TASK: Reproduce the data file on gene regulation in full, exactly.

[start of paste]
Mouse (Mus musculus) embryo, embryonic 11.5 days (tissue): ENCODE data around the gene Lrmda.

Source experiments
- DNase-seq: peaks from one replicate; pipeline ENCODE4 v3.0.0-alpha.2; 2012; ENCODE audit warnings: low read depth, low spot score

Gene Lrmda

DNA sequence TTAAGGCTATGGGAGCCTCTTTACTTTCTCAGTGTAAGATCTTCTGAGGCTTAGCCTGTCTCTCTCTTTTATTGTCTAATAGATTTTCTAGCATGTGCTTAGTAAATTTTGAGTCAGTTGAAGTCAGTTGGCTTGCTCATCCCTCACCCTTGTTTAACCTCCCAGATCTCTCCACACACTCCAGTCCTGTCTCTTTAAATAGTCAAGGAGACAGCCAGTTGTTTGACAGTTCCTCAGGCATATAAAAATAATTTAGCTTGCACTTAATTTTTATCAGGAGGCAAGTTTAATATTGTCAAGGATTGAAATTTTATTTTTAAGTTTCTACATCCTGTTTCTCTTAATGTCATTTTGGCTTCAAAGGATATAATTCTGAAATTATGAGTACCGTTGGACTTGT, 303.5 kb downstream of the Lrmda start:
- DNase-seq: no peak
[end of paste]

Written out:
Mouse (Mus musculus) embryo, embryonic 11.5 days (tissue): ENCODE data around the gene Lrmda.

Source experiments
- DNase-seq: peaks from one replicate; pipeline ENCODE4 v3.0.0-alpha.2; 2012; ENCODE audit warnings: low read depth, low spot score

Gene Lrmda

DNA sequence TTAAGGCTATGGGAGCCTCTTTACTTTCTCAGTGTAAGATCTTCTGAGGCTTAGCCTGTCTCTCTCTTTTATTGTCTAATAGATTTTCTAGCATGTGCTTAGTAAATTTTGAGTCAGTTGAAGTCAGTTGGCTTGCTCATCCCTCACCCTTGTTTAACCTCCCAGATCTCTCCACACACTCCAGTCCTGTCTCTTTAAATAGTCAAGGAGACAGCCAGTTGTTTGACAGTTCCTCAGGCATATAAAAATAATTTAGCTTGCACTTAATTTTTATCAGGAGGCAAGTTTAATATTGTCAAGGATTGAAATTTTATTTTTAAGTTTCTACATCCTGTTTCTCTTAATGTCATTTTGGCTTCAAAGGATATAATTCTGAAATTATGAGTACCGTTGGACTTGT, 303.5 kb downstream of the Lrmda start:
- DNase-seq: no peak